So are we doing Kobe and LeBron a disservice with all the hype right now? Yeah, I think so. Are we dissing Denver and Orlando in this deal as well? Most definitely. Is this type of thing going to end anytime soon? Only if the ginormous machine that is sports marketing in America grinds to a screeching halt, which, in other words, ain’t gonna happen anytime soon.

    That’s one bell you can’t un-ring.

  2. Kasey Skala (Reply) on Thursday 28, 2009

    I almost think it’s too much pressure on the NBA, rather than Kobe & Lebron. The two will be studs whether they make the Finals or not, but what happens to the NBA? Yes, Lebron needs that ring if he wants to surpass MJ as the G.O.A.T. But for the NBA to get the interest they had back in the days of Magic, MJ & Bird, they almost need the dream match-up. The loyal fans will still watch the Finals no matter who’s in it, but will the casual fan? The NBA wants to be global more than anything, this will certainly help.

  3. David Spinks (Reply) on Friday 29, 2009

    Sonny,

    Really liking the new blog. Nothing better than blogging about something you love and I know how much you love your basketball! Looking forward to reading more.

    In response to your post…is it fair for us to have such expectations? Probably not… Is it inevitable? Maybe. The media absolutely plays a major role in directing the fans’ focus to Kobe and Lebron. It’s not surprising or unexpected though. When it comes down to it they’re looking for players to get fans excited/interested. When they find players like that, they focus on them. Not that far off from how many other businesses function.

    Look at golf with Tiger…not sure what percentage of viewers watch golf solely to watch Tiger, but I’m willing to bet its really high. Why wouldn’t the media focus on him? Well because once he’s gone, so are all the eggs that they put in his basket…but that’s just not the way the media thinks.

    Dave

  4. Sonny Gill (Reply) on Friday 29, 2009

    @AJ: Great to see a longtime NBA fan weigh in on this. You’re totally spot on with your assessment on how the media is handling these two superstars’ names. It is something that us as sports fans will have to deal with, whether basketball or not, as you can’t stop the power of big name media, especially when it comes to ratings and revenue. Thanks for kickin’ off the new blog with the first comment!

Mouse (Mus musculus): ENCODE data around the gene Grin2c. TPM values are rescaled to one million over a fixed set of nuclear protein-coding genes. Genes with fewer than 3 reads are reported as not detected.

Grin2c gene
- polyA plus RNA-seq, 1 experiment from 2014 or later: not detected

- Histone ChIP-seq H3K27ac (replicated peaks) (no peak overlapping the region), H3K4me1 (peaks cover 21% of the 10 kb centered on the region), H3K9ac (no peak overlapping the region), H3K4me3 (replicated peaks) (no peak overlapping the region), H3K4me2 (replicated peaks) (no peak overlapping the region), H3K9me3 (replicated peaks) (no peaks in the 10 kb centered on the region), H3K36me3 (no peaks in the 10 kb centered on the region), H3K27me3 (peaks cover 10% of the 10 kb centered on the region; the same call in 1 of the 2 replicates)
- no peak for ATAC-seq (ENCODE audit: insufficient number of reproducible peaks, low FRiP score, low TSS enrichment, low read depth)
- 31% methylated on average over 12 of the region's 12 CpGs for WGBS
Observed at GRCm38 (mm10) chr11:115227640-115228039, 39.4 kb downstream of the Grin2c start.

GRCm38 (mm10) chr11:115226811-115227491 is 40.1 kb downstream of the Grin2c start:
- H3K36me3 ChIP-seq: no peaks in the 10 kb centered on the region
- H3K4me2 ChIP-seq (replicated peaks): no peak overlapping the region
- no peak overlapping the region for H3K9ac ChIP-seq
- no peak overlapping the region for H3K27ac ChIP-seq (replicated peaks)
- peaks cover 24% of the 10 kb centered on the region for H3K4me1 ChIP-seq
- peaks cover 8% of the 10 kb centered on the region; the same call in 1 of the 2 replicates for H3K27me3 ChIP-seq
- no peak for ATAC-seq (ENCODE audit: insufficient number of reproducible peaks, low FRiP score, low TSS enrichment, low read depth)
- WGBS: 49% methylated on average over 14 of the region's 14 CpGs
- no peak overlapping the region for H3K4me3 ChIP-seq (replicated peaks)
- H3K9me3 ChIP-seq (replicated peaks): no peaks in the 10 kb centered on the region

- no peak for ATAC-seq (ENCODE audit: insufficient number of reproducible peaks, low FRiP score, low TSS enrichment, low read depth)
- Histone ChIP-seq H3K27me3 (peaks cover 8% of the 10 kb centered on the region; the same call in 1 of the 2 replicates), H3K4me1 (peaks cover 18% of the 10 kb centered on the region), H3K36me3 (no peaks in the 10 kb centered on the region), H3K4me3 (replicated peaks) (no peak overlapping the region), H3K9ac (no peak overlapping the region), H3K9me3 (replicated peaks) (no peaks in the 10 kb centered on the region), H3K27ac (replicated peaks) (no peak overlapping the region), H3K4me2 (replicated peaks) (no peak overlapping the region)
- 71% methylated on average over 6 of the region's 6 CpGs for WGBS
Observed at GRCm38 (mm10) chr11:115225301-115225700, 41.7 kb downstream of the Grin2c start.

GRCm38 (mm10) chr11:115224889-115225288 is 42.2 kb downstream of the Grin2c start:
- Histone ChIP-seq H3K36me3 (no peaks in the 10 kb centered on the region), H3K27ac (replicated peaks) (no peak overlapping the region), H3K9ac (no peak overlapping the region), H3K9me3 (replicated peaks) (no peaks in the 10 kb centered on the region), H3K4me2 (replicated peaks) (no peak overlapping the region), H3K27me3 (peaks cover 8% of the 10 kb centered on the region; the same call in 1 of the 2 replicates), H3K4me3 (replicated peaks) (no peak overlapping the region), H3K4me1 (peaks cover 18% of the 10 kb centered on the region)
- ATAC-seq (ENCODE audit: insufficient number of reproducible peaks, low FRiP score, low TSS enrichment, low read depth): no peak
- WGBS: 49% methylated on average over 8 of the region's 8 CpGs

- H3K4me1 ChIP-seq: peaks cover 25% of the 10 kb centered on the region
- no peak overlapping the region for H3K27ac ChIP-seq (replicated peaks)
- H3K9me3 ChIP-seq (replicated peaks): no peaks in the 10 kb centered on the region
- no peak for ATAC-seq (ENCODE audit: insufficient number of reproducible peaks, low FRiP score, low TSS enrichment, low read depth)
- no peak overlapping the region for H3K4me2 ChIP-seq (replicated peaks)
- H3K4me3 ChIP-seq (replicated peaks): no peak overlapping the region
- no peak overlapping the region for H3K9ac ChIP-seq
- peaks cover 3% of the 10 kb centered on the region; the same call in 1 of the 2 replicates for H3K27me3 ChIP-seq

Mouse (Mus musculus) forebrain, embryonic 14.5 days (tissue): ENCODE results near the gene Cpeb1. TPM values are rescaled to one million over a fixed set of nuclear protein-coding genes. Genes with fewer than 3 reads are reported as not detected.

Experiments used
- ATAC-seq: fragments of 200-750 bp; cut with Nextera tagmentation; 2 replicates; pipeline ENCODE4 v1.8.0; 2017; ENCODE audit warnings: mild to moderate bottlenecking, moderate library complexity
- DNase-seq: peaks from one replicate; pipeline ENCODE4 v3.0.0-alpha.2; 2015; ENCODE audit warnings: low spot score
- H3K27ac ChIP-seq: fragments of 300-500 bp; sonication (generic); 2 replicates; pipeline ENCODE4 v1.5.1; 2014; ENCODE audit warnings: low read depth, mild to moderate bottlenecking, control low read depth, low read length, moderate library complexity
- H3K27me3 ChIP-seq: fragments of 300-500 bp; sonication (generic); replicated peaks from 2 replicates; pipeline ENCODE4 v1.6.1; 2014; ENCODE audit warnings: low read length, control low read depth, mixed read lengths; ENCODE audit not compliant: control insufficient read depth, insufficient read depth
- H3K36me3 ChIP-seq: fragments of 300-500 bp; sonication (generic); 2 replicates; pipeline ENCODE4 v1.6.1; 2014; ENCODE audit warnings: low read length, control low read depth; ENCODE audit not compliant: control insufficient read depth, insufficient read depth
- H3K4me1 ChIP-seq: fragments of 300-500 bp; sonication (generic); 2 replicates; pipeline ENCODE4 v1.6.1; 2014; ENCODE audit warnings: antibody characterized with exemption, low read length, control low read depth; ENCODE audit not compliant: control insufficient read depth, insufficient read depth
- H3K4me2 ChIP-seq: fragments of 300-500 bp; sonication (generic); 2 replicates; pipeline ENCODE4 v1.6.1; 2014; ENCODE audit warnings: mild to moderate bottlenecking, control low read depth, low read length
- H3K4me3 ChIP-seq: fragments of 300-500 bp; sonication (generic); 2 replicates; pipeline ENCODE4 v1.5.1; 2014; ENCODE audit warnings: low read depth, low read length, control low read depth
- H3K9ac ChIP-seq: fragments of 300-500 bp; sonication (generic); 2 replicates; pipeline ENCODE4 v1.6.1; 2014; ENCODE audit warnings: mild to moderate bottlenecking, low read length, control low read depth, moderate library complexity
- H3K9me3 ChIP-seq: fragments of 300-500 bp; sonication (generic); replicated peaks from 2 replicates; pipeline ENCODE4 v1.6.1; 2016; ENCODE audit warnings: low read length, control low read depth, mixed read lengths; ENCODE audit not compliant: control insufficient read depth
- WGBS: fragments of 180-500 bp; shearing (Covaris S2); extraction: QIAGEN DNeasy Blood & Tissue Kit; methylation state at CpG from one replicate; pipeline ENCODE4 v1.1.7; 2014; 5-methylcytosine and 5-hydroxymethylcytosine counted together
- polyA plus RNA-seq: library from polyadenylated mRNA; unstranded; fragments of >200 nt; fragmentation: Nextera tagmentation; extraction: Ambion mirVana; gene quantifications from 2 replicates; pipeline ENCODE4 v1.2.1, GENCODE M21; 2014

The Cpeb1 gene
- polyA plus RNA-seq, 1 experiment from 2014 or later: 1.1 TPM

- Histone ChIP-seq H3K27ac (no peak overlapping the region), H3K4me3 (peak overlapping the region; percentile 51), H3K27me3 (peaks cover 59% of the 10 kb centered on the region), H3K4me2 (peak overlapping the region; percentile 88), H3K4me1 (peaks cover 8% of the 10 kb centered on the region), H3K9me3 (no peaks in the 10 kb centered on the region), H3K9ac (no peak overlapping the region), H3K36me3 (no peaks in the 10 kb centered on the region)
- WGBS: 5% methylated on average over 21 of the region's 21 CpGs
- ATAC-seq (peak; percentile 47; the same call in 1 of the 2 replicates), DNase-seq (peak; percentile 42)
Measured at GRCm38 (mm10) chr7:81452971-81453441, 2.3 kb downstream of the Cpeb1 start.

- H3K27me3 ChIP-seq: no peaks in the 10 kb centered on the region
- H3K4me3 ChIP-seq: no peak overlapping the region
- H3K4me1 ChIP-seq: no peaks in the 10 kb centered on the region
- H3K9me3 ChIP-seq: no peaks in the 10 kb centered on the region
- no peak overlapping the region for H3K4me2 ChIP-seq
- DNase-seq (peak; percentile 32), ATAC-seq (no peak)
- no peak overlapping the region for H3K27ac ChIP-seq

@Kasey: @David: You guys make a great point. I think in recent years, the names of Kobe and Lebron plus other young studs (Dwight Howard, Chris Paul, Dwayne Wade) have certainly helped bring the NBA closer to its ‘glory years’ of Jordan, Magic, and Bird. But you’re absolutely right, the NBA would hurt a lot if both of them did not make it to the Finals. Not from the revenue standpoint that AJ notes, but the possible millions of eyeballs they’d lose out on. Thanks for the great comments you two!

  5. Dave Folkens (Reply) on Friday 29, 2009

    Hey Sonny,
    Glad you decided to dive into the world of the NBA since you enjoy it so much. I’m going to in large part agree with some of the earlier comments in that the NBA clearly would love to have it’s two brightest stars on the grand stage (not to mention the L.A. market). However, I don’t think we’re asking too much of them, as they wanted this and it’s no accident that some of the best players are also the smartest.

    I think part of the reason these two are such focal points is that they both “get it” when it comes to advertising/marketing/branding. They both began very young and have all the talent in the world but what separates these two off the court is that both have embraced the sales side of their careers.

    Kobe has evolved over time from boy-wonder, to fallen hero, and now back again with a seemingly more mature approach. Many people still don’t like him but he’s clearly moved back into the top tier of endorsements and his brand following the Olympics and the last couple Lakers runs.

    Lebron is even better. His charisma is stronger than Kobe’s with less of a love/hate factor. (Caution: I am going to mention his Airness here- don’t roll eyes yet) Lebron has modeled a great deal of his life after MJ – I truly believe he’s got a great sense of what MJ did to build the largest sports empire ever and he’s an extremely smart marketer. He has avoided huge missteps and is the current king of the NBA, despite being in a smaller market.

    These guys are great and they can handle the expectations both on and off the court. We’ll see if either of them actually have the chance to be standing on the court when the dust settles this year.

  6. Sonny Gill (Reply) on Saturday 30, 2009

    @Dave: Great perspective here, Dave. They are most definitely great business men and perhaps (I’m sure) they know what’s revolving around their names and teams and the pressure that’s been built up. And they love it. They realize what it would do for not only the NBA but their sponsors and future deals they’ll be able to get. To that thought, maybe we shouldn’t feel as bad?

    Thanks for the great comment – definitely has me thinking!